Senegal’s Historic City Disappearing Under the Waves

Bridge connecting Saint Louis and Langue de Barbarie
Bridge connecting Saint Louis and Langue de Barbarie | © Patrick Schumacher / Flickr
Beetle Holloway

Saint-Louis, the former capital of Senegal, is facing an existential threat – commonly known as the ‘Venice of Africa’, this city located near the Senegal River and the Atlantic Ocean is now at the mercy of coastal erosion and rising sea levels. Is Senegal’s historic city really disappearing under the waves?


A historic past, a worrying future

Saint-Louis is not your archetypal African city. Built on a sandbank on the Senegal River Estuary, the colourful colonial architecture and fleet of motorised pirogues (canoes) gives the island a distinctive character.

Granted UNESCO World Heritage status in 2000, the city of around 230,000 was founded by the French in 1659. Its strategic position on the mouth of the Senegal River, with easy access to the Atlantic, saw Saint-Louis become a major trading hub for the export of leather, gum, gold and slaves. It would serve as Senegal’s capital until 1957 and even briefly (1895-1902) as capital of all of French West Africa.

However, its unique locale could now be its downfall, with a swelling river and advancing sea threatening to pull the sandy rug from beneath its feet.

Saint-Louis, Senegal

What is happening?

According to the UN’s Habitat Agency in 2008, Saint-Louis is “the city most threatened by rising sea levels in the whole of Africa” with a combination of climate change and a disastrous anti-flood measure the principal perpetrators.

The latter came in 2003. With its low-lying position on an estuary, the island city had long been vulnerable to flooding during the seasonal rains. In 2003, fearing particularly heavy floods, a decision was taken to build an emergency channel straight from the river to the Atlantic ocean through a narrow spit of land called the Langue de Barbarie (Barbary Tongue). Home to around 80,000 people, the Langue is between 200 and 400 metres (565 and 1,312 feet) wide and acts as a natural buffer between the two mighty bodies of water. It’s now disappearing into the sea.

The 4 metre (13 feet)-wide emergency channel opened the door for the voracious Atlantic. Invaded by the ocean waters, the channel has grown to 6km (3.73 miles) in width, submerging anything in its path, be it nesting sites or fishermen’s homes. In just 15 years, some 200 families have been displaced, while the salt water has played havoc with the delicate eco-balance in the estuary.

Rising sea levels and the ever-widening breach has allowed the once-protected Saint-Louis to feel the wrath of the Atlantic. The wrought-iron balconies of its iconic buildings starting to crumble into the silt.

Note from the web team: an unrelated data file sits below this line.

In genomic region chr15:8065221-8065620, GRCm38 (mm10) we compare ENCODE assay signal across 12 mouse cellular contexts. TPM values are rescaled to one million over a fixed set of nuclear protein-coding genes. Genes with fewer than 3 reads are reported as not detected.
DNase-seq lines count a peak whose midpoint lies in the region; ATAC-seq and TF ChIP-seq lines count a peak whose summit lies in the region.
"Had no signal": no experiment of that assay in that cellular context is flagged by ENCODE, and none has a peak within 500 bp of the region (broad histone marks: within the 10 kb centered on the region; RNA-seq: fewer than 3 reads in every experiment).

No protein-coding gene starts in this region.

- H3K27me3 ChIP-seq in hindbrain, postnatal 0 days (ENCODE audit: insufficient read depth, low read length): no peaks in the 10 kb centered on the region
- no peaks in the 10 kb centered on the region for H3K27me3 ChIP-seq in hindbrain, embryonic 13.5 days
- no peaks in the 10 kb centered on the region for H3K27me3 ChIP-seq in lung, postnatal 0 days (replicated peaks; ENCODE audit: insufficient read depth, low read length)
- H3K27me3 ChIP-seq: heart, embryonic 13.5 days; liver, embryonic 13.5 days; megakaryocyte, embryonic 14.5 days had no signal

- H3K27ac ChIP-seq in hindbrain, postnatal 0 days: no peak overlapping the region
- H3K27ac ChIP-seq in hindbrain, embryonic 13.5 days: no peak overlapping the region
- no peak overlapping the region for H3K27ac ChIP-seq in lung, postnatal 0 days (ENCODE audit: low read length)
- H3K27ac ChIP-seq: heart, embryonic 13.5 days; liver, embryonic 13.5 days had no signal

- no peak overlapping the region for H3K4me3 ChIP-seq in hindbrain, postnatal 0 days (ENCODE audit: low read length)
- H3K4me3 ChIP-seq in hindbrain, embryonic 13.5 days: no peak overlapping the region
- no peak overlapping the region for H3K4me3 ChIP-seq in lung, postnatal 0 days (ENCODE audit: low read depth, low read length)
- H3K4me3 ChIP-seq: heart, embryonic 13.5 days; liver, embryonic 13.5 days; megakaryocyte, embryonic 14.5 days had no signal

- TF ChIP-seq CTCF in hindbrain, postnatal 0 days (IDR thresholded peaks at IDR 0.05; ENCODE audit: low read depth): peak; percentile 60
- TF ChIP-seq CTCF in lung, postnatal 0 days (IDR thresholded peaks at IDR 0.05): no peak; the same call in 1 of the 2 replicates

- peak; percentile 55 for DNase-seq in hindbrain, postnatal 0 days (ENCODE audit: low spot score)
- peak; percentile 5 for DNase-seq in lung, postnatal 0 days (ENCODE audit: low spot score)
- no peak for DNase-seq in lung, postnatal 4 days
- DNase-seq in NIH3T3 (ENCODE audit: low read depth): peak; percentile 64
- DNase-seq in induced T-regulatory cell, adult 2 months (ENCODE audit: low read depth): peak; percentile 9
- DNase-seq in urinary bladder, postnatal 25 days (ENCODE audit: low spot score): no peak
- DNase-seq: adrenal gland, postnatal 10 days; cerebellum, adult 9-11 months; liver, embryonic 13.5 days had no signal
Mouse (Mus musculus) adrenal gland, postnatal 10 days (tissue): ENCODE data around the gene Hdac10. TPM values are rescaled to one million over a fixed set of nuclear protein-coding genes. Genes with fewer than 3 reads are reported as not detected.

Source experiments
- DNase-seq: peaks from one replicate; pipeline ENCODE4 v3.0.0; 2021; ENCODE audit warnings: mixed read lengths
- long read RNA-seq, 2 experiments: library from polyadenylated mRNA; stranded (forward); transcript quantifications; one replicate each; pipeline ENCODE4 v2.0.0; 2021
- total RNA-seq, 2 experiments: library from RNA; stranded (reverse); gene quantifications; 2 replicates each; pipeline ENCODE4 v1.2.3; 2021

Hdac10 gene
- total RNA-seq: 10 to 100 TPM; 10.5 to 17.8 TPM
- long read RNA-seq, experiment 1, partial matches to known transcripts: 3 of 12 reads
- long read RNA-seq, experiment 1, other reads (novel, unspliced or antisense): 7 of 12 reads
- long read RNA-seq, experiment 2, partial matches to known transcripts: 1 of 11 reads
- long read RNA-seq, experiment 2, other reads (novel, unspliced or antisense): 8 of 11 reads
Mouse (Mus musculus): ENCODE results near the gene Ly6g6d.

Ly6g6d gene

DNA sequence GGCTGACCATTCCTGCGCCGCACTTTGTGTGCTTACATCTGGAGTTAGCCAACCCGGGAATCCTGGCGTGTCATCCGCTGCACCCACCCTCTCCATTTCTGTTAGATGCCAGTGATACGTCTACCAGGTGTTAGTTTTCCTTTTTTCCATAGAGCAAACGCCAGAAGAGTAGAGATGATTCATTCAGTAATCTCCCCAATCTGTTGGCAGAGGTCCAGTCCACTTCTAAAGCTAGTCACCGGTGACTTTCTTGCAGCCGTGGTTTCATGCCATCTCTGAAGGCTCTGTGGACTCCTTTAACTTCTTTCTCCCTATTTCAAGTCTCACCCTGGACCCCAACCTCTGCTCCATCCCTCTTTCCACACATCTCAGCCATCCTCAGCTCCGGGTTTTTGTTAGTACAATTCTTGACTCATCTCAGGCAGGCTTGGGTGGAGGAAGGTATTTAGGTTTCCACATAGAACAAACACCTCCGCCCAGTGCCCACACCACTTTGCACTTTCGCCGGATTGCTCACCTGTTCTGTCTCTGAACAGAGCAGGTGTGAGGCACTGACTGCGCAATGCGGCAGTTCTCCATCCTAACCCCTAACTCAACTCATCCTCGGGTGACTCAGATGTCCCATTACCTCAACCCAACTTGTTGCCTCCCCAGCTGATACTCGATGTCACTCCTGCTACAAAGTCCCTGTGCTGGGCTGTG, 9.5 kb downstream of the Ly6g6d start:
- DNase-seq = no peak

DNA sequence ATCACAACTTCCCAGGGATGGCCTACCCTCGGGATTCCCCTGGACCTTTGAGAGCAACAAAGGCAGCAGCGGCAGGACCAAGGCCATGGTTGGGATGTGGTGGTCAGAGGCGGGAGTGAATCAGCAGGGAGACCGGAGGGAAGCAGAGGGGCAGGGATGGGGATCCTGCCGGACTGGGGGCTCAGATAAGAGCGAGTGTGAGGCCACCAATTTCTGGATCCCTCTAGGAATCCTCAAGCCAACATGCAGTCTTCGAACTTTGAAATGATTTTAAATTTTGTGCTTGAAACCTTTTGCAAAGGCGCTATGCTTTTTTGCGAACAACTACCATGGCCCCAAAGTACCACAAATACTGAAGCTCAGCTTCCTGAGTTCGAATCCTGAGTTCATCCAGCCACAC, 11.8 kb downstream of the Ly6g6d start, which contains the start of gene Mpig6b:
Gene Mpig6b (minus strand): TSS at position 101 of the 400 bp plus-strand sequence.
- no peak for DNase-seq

1942 Map showing island of Saint-Louis and the Langue de Barbarie on its left

What stands to be lost?

On the Langue de Barbarie, trees emerge directly from the waves. Breeze block buildings sink into the wet sand. The Atlantic is destroying habitats and homes, but also livelihoods.

The majority of those on the peninsula are fishing communities who rely on the ocean to survive. Despite the Atlantic claiming their homes, inhabitants have been reluctant to leave, instead squeezing up into ever more densely-populated villages on the peninsula. Moving inland makes it harder and more expensive to get to the sea, as well as less profitable; the whispers of big catches and huge shoals don’t make it out to the temporary camps.

The village of Done Baba Dieye, situated about a 10-minute ride in a motorised pirogue from the Senegal River mouth, was the first to be abandoned in 2012. Some 10 miles (16 km) south of Saint-Louis, two others have followed suit. Saint-Louis – with some of the best examples of French colonial architecture in west Africa – is staring down the barrel of a similar fate.

Bridge connecting Saint Louis and Langue de Barbarie

What conservation efforts are in place?

Since the disaster of 2003, conservation efforts have been less gung-ho, while there has also been a common consensus that the waves cannot be stopped. The state is currently paying for a French company to build an embankment on the Langue to protect it, and Saint-Louis, from a watery grave, but it is merely a temporary fix until a long-term solution has been found. President Macky Sall has suggested building a 3.5 km (2.18 mile)-long sea wall, others a breakwater, some want to re-sand the beaches, others think it best to clear them and create a new ‘buffer zone’.

While there may be no consensus on the plan, there is reason to hope, especially with the international community pledging funds. The World Bank has already promised $24 million to slow the ocean’s advance, as well as $30 million to relocate 900 of the most vulnerable families (around 10,000 people) in the coming years. French President Emmanuel Macron has earmarked $18 million to fight coastal erosion and a further $31 million to renovate local landmarks and architecture.

Saint Louis

Africa paying for the world’s mistakes

Coastal erosion is being keenly felt Saint-Louis, but it is not alone. The river deltas of Sine-Saloum and Casamance in the south of Senegal have seen rising sea levels take over their islands. The beach resort of Saly has had to install breakwater defences to quench the ocean’s thirst for land. Coastal erosion is reclaiming between one and two metres (3.3 and 6.6 feet) of land each year up and down the coast. Africa may have contributed very little to the world’s carbon dioxide emissions, but it is paying a heavy price.

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